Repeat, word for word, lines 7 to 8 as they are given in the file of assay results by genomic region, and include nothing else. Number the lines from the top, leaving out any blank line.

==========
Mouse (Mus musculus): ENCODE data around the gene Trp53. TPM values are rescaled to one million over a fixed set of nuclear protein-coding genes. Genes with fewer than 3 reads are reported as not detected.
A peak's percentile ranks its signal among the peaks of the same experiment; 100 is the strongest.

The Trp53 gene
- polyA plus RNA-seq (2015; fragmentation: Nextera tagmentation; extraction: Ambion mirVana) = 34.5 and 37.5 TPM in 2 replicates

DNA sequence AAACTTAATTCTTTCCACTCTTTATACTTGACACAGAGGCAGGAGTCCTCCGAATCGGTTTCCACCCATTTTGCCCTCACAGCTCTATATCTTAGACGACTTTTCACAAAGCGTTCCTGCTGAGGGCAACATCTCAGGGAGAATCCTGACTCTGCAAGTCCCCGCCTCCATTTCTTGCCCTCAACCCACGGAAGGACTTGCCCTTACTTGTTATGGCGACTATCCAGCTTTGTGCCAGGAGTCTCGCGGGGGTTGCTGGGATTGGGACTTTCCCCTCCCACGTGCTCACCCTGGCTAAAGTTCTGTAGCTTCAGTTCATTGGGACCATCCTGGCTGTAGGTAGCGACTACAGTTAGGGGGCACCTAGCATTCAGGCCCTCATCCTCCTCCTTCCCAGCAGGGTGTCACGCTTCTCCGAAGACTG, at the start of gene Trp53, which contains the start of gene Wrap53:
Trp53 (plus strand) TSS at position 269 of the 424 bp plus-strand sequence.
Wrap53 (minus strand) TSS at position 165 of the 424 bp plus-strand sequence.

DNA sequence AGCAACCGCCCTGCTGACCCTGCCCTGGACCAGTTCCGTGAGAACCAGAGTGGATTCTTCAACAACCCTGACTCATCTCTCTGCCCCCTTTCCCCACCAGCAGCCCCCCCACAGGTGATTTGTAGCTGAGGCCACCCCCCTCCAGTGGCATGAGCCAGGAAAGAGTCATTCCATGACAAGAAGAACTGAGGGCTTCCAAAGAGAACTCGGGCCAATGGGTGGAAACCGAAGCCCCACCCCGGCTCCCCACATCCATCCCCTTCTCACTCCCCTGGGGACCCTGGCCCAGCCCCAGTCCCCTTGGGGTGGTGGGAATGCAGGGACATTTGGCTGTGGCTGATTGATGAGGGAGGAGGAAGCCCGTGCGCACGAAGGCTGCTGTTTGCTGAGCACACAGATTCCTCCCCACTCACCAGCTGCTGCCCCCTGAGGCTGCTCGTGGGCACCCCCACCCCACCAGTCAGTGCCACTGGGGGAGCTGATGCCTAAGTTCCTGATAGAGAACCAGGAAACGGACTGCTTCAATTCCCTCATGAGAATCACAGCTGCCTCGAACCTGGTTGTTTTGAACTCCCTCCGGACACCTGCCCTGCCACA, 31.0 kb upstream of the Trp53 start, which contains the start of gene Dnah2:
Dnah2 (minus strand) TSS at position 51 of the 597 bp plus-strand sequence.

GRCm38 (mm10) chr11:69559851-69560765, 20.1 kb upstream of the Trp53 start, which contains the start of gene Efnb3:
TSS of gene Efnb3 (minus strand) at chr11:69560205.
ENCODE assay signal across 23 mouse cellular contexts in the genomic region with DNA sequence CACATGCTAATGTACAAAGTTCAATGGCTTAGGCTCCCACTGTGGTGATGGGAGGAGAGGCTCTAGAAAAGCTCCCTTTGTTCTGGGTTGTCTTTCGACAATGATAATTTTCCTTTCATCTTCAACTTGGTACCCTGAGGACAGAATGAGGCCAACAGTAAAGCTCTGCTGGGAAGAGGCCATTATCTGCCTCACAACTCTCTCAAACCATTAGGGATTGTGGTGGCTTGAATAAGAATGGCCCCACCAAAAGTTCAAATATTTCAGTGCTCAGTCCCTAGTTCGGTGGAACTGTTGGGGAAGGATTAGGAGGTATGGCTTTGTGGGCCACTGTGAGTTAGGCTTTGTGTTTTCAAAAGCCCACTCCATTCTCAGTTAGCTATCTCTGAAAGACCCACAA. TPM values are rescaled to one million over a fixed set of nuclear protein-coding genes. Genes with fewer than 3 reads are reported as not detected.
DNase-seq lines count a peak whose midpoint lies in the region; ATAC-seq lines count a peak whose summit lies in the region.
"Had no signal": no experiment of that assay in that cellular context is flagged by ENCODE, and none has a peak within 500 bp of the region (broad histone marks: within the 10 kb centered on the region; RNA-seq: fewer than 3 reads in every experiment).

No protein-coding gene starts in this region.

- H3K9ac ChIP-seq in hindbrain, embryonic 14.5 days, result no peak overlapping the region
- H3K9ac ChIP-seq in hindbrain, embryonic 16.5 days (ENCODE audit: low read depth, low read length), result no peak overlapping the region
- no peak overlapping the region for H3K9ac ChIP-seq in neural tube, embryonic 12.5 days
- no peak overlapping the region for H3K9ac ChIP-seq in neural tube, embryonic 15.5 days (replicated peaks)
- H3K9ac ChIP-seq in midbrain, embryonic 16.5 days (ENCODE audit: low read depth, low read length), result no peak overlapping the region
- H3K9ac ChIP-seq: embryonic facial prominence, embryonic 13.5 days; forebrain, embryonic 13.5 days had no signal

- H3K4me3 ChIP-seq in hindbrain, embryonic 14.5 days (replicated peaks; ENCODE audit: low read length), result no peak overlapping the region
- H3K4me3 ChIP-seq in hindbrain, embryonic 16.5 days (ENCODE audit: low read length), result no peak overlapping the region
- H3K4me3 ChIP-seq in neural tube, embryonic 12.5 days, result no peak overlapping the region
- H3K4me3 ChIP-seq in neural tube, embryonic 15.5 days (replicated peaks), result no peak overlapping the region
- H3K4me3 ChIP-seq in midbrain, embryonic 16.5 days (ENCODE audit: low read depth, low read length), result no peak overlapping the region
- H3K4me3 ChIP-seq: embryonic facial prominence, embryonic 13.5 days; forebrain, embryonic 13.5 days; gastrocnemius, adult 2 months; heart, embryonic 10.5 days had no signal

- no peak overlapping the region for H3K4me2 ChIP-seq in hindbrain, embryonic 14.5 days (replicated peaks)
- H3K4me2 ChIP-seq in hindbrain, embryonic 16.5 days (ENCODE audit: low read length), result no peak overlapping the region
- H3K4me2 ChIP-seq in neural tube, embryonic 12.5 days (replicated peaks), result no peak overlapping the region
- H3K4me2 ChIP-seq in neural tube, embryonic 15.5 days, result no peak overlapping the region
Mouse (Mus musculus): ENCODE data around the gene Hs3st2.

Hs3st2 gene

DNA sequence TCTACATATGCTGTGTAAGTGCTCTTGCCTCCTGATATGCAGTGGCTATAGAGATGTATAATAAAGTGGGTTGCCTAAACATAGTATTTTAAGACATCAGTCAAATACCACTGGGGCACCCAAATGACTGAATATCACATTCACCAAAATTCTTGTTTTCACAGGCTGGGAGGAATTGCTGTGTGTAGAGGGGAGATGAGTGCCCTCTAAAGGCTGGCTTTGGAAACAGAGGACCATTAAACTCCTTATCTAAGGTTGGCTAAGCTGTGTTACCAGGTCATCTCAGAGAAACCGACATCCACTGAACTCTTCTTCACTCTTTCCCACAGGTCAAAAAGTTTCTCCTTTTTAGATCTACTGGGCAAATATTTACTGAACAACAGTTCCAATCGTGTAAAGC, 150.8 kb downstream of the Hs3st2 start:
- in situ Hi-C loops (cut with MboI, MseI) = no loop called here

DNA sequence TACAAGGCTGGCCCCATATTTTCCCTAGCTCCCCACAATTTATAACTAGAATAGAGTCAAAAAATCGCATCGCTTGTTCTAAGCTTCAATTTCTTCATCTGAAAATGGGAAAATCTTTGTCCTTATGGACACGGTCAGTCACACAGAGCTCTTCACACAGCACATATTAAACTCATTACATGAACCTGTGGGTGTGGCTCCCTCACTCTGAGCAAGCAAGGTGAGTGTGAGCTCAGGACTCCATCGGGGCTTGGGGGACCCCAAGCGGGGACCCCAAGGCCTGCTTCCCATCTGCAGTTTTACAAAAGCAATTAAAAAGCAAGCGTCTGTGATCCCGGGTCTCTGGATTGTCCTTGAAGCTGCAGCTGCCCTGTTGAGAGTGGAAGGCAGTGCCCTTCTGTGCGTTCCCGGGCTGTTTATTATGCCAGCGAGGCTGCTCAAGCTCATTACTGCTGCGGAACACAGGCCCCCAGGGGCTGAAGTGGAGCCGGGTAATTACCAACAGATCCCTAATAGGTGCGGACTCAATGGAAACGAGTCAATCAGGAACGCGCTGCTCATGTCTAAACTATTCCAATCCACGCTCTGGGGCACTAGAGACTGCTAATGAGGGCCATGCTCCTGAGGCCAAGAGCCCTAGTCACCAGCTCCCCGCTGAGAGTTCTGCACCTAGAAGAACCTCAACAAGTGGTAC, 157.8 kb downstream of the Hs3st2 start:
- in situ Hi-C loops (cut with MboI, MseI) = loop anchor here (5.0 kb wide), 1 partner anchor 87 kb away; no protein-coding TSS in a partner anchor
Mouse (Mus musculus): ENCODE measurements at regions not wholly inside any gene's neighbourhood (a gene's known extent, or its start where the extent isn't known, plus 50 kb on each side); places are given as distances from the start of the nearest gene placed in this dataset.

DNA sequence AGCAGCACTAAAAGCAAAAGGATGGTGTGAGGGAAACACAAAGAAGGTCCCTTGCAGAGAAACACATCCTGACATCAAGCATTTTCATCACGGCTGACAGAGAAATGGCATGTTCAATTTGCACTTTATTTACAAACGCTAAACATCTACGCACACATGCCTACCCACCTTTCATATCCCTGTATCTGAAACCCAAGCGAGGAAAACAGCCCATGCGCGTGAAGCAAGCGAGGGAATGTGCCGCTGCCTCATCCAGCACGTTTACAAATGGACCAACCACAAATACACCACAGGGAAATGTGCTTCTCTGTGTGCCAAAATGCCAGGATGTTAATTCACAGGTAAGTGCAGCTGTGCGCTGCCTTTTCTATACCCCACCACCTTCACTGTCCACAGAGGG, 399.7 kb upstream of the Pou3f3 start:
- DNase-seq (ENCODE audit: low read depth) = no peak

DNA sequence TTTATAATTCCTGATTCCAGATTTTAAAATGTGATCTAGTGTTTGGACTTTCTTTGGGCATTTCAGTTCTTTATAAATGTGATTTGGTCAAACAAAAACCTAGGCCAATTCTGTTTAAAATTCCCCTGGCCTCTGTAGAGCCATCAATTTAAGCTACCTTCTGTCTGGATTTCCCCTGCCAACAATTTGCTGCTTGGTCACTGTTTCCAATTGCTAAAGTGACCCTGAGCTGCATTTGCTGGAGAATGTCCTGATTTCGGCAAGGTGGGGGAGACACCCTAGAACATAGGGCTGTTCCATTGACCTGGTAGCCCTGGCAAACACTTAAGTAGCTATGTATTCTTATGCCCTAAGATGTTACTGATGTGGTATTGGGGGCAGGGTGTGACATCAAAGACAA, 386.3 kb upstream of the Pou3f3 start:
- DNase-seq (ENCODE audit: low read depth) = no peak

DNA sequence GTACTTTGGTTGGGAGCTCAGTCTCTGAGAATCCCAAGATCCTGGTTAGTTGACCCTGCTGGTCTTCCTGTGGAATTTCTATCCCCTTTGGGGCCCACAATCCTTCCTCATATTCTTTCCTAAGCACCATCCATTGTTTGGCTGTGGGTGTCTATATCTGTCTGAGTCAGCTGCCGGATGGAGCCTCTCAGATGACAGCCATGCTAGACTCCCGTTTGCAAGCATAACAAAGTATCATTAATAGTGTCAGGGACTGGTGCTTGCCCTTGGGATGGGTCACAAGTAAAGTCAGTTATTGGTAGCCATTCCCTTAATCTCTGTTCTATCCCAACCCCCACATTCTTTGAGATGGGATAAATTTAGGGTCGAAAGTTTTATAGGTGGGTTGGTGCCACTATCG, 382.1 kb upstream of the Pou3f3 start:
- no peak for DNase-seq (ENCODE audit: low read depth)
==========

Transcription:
Wrap53 (minus strand) TSS at position 165 of the 424 bp plus-strand sequence.

DNA sequence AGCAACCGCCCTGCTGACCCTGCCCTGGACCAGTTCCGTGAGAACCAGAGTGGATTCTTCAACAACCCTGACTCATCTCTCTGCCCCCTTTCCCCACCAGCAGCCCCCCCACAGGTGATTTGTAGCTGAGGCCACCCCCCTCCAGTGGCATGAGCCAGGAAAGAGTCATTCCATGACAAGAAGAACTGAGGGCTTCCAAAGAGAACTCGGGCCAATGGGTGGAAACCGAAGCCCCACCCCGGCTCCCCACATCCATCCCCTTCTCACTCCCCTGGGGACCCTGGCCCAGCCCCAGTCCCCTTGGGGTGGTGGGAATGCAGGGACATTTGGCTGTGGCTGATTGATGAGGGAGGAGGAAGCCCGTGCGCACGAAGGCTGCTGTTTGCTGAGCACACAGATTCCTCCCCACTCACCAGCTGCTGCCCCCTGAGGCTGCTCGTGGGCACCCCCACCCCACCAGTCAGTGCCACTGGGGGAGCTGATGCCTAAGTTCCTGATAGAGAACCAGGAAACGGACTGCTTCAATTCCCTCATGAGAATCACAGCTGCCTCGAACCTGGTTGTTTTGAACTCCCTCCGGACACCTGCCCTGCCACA, 31.0 kb upstream of the Trp53 start, which contains the start of gene Dnah2: